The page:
General Fidelity Insurance Company v. Garrett et al

Filing 23

MEMORANDUM OPINION AND ORDER that the Dft's 13 Motion to Dismiss Declaratory Judgment or in the Alternative Motion to Abstain is DENIED as to the Motion to Dismiss but GRANTED as to the Motion to Abstain to the extent that the case is STAYED pending resolution of Garrett's state court case. Signed by Honorable Judge W. Harold Albritton, III on 2/25/2014. (Attachments: # 1 Civil Appeals Checklist) (wcl, )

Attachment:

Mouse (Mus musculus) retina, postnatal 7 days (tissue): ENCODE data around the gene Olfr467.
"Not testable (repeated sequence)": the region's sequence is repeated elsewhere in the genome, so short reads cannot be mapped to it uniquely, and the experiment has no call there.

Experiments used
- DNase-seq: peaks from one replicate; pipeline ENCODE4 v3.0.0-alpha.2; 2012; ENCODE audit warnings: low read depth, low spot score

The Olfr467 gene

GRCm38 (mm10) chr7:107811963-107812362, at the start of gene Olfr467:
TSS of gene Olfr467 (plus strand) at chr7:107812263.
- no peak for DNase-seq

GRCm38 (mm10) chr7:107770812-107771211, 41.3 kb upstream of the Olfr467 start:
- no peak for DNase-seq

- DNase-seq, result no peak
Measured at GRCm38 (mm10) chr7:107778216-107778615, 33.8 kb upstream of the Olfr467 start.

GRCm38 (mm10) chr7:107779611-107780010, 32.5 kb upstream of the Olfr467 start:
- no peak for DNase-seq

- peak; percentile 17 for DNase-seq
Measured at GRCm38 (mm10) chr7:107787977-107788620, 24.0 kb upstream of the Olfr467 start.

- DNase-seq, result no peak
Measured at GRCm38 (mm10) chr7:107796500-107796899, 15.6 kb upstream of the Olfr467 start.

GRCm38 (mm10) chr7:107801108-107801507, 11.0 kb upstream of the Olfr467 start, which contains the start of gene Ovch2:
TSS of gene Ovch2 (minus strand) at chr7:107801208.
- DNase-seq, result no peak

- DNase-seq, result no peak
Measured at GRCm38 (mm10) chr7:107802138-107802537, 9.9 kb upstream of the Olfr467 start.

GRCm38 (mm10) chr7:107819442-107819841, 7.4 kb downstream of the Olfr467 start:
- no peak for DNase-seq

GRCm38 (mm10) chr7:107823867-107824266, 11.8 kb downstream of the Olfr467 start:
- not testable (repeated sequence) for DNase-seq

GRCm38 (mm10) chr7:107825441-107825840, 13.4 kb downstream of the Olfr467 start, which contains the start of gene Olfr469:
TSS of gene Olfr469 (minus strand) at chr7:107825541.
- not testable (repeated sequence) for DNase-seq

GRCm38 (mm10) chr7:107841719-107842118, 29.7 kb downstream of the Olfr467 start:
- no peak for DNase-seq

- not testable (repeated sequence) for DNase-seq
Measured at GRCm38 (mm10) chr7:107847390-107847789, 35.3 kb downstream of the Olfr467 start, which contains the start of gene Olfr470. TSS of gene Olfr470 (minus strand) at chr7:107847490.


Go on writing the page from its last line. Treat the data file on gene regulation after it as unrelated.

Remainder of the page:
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IN THE UNITED STATES DISTRICT COURT FOR THE MIDDLE DISTRICT OF ALABAMA NORTHERN DIVISION GENERAL FIDELITY INSURANCE CO., Plaintiff, v. MARCUS E. GARRETT, et al., Defendants. ) ) ) ) ) ) ) ) ) ) ) Civ. Action No. 2:13-cv-743-WHA (WO) MEMORANDUM OPINION AND ORDER I. INTRODUCTION This case is before the court on a Motion to Dismiss Declaratory Judgment or in the Alternative Motion to Abstain (Doc. # 13) filed by Defendant Marcus E. Garrett (“Garrett”). Plaintiff, General Fidelity Insurance Company (“General Fidelity”), filed a Complaint for Declaratory Judgment (Doc. #1) in this court on October 11, 2013 against Garrett and several other Defendants, namely Legacy Homes, LLC (“Legacy Homes”), David Chancellor, Catherine Chancellor, and Kenneth R. Hayes. In the Complaint, General Fidelity requests that this court grant declaratory judgment in its favor and find that it owes no obligation under certain insurance policies to defend, provide insurance coverage to, or indemnify Garrett in a currently pending state court action brought by Legacy Homes, the Chancellors and Hayes against Garrett and several others (“the Underlying Lawsuit”). Garrett has moved to dismiss General Fidelity’s Complaint in its entirety or, in the alternative, to abstain from ruling in the declaratory judgment action. The court has subject matter jurisdiction pursuant to 28 U.S.C. § 1332 (diversity), because there is complete diversity of citizenship, and the amount in controversy exceeds $75,000, exclusive of interest and costs. For reasons to be discussed, the Motion to Dismiss is due to be DENIED, and the motion to abstain will be GRANTED to the extent that the case is stayed pending resolution of Garrett’s parallel state court action. II. MOTION TO DISMISS The court accepts the plaintiff's factual allegations as true, Hishon v. King & Spalding, 467 U.S. 69, 73 (1984), and construes the complaint in the plaintiff's favor, Duke v. Cleland, 5 F.3d 1399, 1402 (11th Cir. 1993). In analyzing the sufficiency of pleading, the court is guided by a two-prong approach: one, the court is not bound to accept conclusory statements of the elements of a cause of action and, two, where there are well-pleaded factual allegations, a court should assume their veracity and then determine whether they plausibly give rise to entitlement to relief. See Ashcroft v. Iqbal, 556 U.S. 662, 678-79 (2009). “[A] plaintiff's obligation to provide the ‘grounds’ of his ‘entitle[ment] to relief’ requires more than labels and conclusions, and a formulaic recitation of the elements of a cause of action will not do.” Bell Atlantic Corp. v. Twombly, 550 U.S. 544, 555 (2007). To survive a motion to dismiss, a complaint need not contain “detailed factual allegations,” but instead the complaint must contain “only enough facts to state a claim to relief that is plausible on its face.” Id. at 570. The factual allegations “must be enough to raise a right to relief above the speculative level.” Id. at 555. 2 III. FACTS The pertinent allegations, set out in the Complaint for Declaratory Judgment and its attached First Amended Complaint in the Underlying Lawsuit (Doc. #1-1) are as follows: In April 2009, David Chancellor, Catherine Chancellor, and Kenneth R. Hayes, members of Legacy Homes, LLC (“Legacy Homes”), received notices that the IRS would be auditing them in connection with an attempted conservation easement transaction from 2007. As a result of the audit, the Chancellors and Hayes discovered that certain required documentation had not been obtained for the creation of a conservation easement. The Chancellors and Hayes were subjected to a criminal investigation as a result of the incomplete conservation easement transaction. The First Amended Complaint in the Underlying Lawsuit alleges that “[d]uring all relevant and material times, Defendant Marcus Garrett was the only certified public accountant (CPA) working for Legacy Homes, or CPA having membership in [Legacy Homes].” (Doc. # 11 ¶ 23). The Chancellors, Hayes, and Legacy Homes filed their First Amended Complaint in the Underlying Lawsuit in the Circuit Court of Jefferson County, Alabama against other Defendants for fraud, breach of contract, breach of fiduciary duty, negligence, wantonness, and conspiracy, and added claims against Garrett, its former employee, for fraudulent suppression, negligent supervision and retention, breach of fiduciary duty, defamation, outrage, and conspiracy. Prior to the Underlying Lawsuit, General Fidelity issued certain insurance policies to Legacy Homes, under which Garrett claims coverage as an insured. General Fidelity is currently defending Garrett against the allegations of the Underlying Lawsuit under a reservation of rights. However, General Fidelity asserts that it has no duty to defend or indemnify Garrett due to coverage descriptions and exclusions detailed in the policies, specifically a “Cross Suits 3 Exclusion,” excluding coverage in any claim brought by one insured against another insured. General Fidelity brought the instant declaratory judgment action seeking to have this court declare that General Fidelity has no such duties. On January 24, 2014, Garrett filed a Complaint in the Circuit Court of Montgomery County, Alabama against General Fidelity, the Whitecotton Insurance Agency, Todd Johnson, and others. Garrett’s Complaint “includes causes of action for breach of contract, bad faith failure to pay, bad faith failure to investigate, fraud/suppression and failure to procure adequate insurance.” (Doc. # 13 ¶ 3). The suit relates to the policies which are the subject of this action. On the same day Garrett filed the motion now under consideration in this case. Garrett states that the “state court Complaint encompasses any and all disputes against all parties regarding the insurance policies and the procurement thereof, not just the singular duties of [General Fidelity].” (Id.) IV. DISCUSSION Garrett argues that this court should abstain from deciding General Fidelity’s declaratory judgment action under the Wilton–Brillhart1 Abstention Doctrine. In response, General Fidelity argues that litigating in this court would be expeditious, would avoid incomplete justice in the state court, will avoid further delay, and will satisfy any interests of comity. Further, General Fidelity asserts that it will file a motion for summary judgment in the Underlying Lawsuit and that that state court action will be dismissed under the state’s abatement statute. “[D]istrict courts possess discretion in determining whether and when to entertain an action under the Declaratory Judgment Act, even when the suit otherwise satisfies subject matter 1 Wilton v. Seven Falls Co., 515 U.S. 277 (1995); Brillhart v. Excess Ins. Co., 316 U.S. 491 (1942). 4 jurisdictional prerequisites.” Wilton v. Seven Falls Co., 515 U.S. 277, 281–82 (1995) (citing Brillhart v. Excess Ins. Co., 316 U.S. 491, 494 (1942)). In declaratory judgment actions, “the normal principle that federal courts should adjudicate claims within their jurisdiction yields to considerations of practicality and wise judicial administration.” Id. at 288. Under the Wilton–Brillhart Abstention Doctrine, both the Eleventh Circuit and Supreme Court have cautioned against a district court exercising its jurisdiction over a declaratory judgment action when “another suit is pending in a state court [1] presenting the same issues, [2] not governed by federal law, [3] between the same parties.” Ameritas Variable Life Ins. Co. v. Roach, 411 F.3d 1328, 1330 (11th Cir. 2005) (quoting Brillhart, 316 U.S. at 495). If a suit presents these issues, as does this suit, the Eleventh Circuit has enumerated nine factors for district courts to consider when determining whether to exercise jurisdiction over such a suit. Id. at 1331. Those factors are: (1) the strength of the state’s interest in having the issues raised in the federal declaratory action decided in the state courts; (2) whether the judgment in the federal declaratory action would settle the controversy; (3) whether the federal declaratory action would serve a useful purpose in clarifying the legal relations at issue; (4) whether the declaratory remedy is being used merely for the purpose of “procedural fencing”—that is, to provide an arena for a race for res judicata or to achieve a federal hearing in a case otherwise not removable; (5) whether the use of a declaratory action would increase the friction between our federal and state courts and improperly encroach on state jurisdiction; (6) whether there is an alternative remedy that is better or more effective; (7) whether the underlying factual issues are important to an informed resolution of the case; (8) whether the state trial court is in a better position to evaluate those factual issues than is the federal court; and (9) whether there is a close nexus between the underlying factual and legal issues and state law and/or public policy, or whether 5 federal common or statutory law dictates a resolution of the declaratory judgment action. Ameritas, 411 F.3d at 1331. In Amerisure Mutual Insurance Co. v. Paragon Construction & Development, Inc., another judge in this district stayed a very similar declaratory action until pending state court bad faith litigation had been resolved. Civil Action No. 2:06cv1047-MHT, 2007 WL 2893404, at *1 (M.D. Ala. Sept. 28, 2007) (Thompson, J.). In that case, a condominium association sued Paragon Construction (“Paragon”) and several other defendants over a construction dispute. Two years later, Paragon’s insurer, Amerisure, informed Paragon that it would no longer cover Paragon, and Amerisure subsequently filed a declaratory action in federal court asking the court to determine whether the insurance policies required Amerisure to defend Paragon. One month after the declaratory action was filed, Paragon filed state court claims against Amerisure, alleging bad faith, breach of contract, fraud, negligence, wantonness, and self-dealing. Paragon then filed a motion in the federal court to dismiss the declaratory action or, in the alternative, to stay the action. The court in Amerisure considered the nine Ameritas factors and stayed the declaratory action. First, because “[t]he original state lawsuit was filed by two Alabama corporations in an Alabama state court against an Alabama construction company on a matter of Alabama law,” and because the declaratory action asked the court to “interpret insurance policies issued in Alabama to an Alabama business,” Alabama had a strong interest in having the declaratory action’s issues decided in Alabama state court. Id. at *2. Second, “while issuing a judgment in this federal action would lend clarity to the parties’ legal relationship, such a ruling would not necessarily settle the controversy.” Id. In particular, the court noted that, “[f]or example, if [the] court were to rule that the Amerisure companies are obligated to cover Paragon, that would not 6 settle the question whether the companies acted in bad faith, as alleged in the parallel, second state suit,” and thus the second and third factors counseled against continuing with the declaratory judgment action. Id. Third, “both parties [. . .] engaged in ‘procedural fencing’” because Amerisure filed its action in order to remove a non-removable case, and Paragon only filed its state court action after Amerisure filed its declaratory action. Id. at *3. Thus, “the fourth Ameritas factor weigh[ed] neither in favor of nor against exercising federal jurisdiction at [that] time.” Id. Fourth, consideration by the court of overlapping questions of state law through the declaratory action could “increase the friction between [. . .] federal and state courts.” Ameritas, 411 F.3d at 1331. Fifth, resolving all of the issues in state court would be preferable to a piecemeal resolution by the declaratory action. Amerisure, 2007 WL 2893404, at *3. Sixth, because Amerisure represented “that they denied coverage in part because Paragon seeks indemnification for damages that manifested themselves prior to the period contemplated in the insurance policies,” “‘underlying factual issues are important to an informed resolution of the case.’” Id. at *4 (quoting Ameritas, 411 F.3d at 1331). Further, while “[i]t [could not] be conclusively said that a state court is in a better position to assess that factual question than a federal court,” “it is better for one court to make this factual determination, rather than for two courts to duplicate each other’s efforts.” Id. Finally, in determining “‘whether there is a close nexus between the underlying factual and legal issues and state law and/or public policy, or whether federal common or statutory law dictates a resolution of the declaratory judgment action,’” the court stated that “all three lawsuits [. . .] are [. . .] based on questions of state, rather than federal, law” and that, as a result, the factor weighed in favor of deferring to the state court action. Id. (quoting Ameritas, 411 F.3d at 1331). Thus, based on the nine Ameritas factors, the 7 court decided that the state court action was the preferred method for resolving the issues raised in the declaratory action. The court in Amerisure also analyzed whether to dismiss or stay the declaratory action. Pointing to Wilton, the court acknowledged the Supreme Court’s view “that ‘a stay will often be the preferable course, because it assures that the federal action can proceed without risk of a time bar if the state case, for any reason, fails to resolve the matter in controversy.’” Id. (quoting Wilton, 515 U.S. at 288 n.2). The court noted that “[t]he Amerisure companies [. . .] informed the court that a motion to dismiss [was] pending in the parallel state-court action [and that the motion asserted] that, under Alabama law, the claims alleged in the parallel, second state suit are required to be pleaded as counterclaims in the federal declaratory-judgment action, rather than as independent causes of action in state court.” Id. at *5. Thus, “[b]ecause of the possibility that the state court may [have] elect[ed] to grant the companies’ motion to dismiss the state action, [the] court [decided to] stay, rather than dismiss, [the] federal lawsuit.” Id. The court finds the Amerisure decision to be persuasive. The case at issue here is virtually identical to Amerisure, and the court applies the same reasoning in that case to the facts of the instant case. As in Amerisure, here one of several Defendants from an underlying state court case, Garrett, has filed claims in state court for bad faith, breach of contract, and fraud in connection with an insurer’s decision that it would not provide coverage. Applying the Ameritas factors, the court finds that the balancing of those factors results in the same outcome as Amerisure. First, the Underlying Lawsuit was filed by an Alabama Limited Liability Company and three Alabama residents against several Alabama Defendants, including Alabama resident Garrett, on issues of Alabama law. Further, the declaratory action in this case concerns insurance policies that were 8 issued in Alabama to an Alabama business, and the coverage issues will be determined by Alabama law. Second, and Third, as in Amerisure, while a judgment in the declaratory action would “lend clarity to the parties’ legal relationship,” such a judgment would not settle all controversies, and resolve all the Alabama state law issues. Fourth, as in Amerisure, the court finds that both sides have engaged to some extent in “procedural fencing,” whether by General Fidelity filing a declaratory action in federal court, or by Garrett in response to the declaratory action. Fifth, as in Amerisure, this court’s determination of overlapping state law issues could lead to increased friction between the state and federal courts. Sixth, Garrett’s state court action should fully resolve all issues and is thus preferable to the piecemeal resolution that this court’s declaratory judgment would offer. Seventh and Eighth, although it cannot be said that a state court is better situated than this court to resolve some underlying factual issues, it would be better for one court to resolve all those issues. Because General Fidelity alleges that it refused, in part, to cover Garrett because “Coverage is not afforded for the defamation claims in the underlying lawsuit under Coverage B in the Policies based on the absence of an offense during any of the policy periods,” (Doc. # 1 ¶ 27), a factual issue of timing is potentially important to resolution of the case. The state court action also raises a factual issue as to whether the insurance agent and agency were acting on behalf of General Fidelity in the procurement and selection of the policies. Ninth, as in Amerisure, all three lawsuits at issue concern state law, and not federal common or statutory law, and therefore the final Ameritas factor counsels for resolution in state court. Finally, the court rejects General Fidelity’s expediency, incomplete justice, unnecessary delay, and comity arguments. Although General Fidelity argues that resolution of the case will be most expeditious if kept in this court, it states that it will move for summary judgment in the 9 state court action based on Alabama’s Abatement Statute and expects that suit to be dismissed. Therefore, that state law issue will be directly presented and resolved in that action. If the state court agrees with that contention and dismisses its case, this court can then proceed, and General Fidelity will be free to file a summary judgment motion here on the discrete issue of application of the cross suits exclusion. Accordingly, the court will not dismiss this action, but, in the exercise of its discretion, see Wilton, 515 U. S. at 288, will, as in Amerisure, stay the case “[b]ecause of the possibility that the state court may elect [. . .] to dismiss the state action.” Amerisure, 2007 WL 2893404, at *5. V. CONCLUSION For these reasons, it is hereby ORDERED that the Defendant’s Motion to Dismiss Declaratory Judgment or in the Alternative Motion to Abstain (Doc. # 13) is DENIED as to the Motion to Dismiss but GRANTED as to the Motion to Abstain to the extent that the case is STAYED pending resolution of Garrett’s state court case. Done this 25th day of February, 2014. /s/ W. Harold Albritton W. HAROLD ALBRITTON SENIOR U.S. DISTRICT JUDGE 10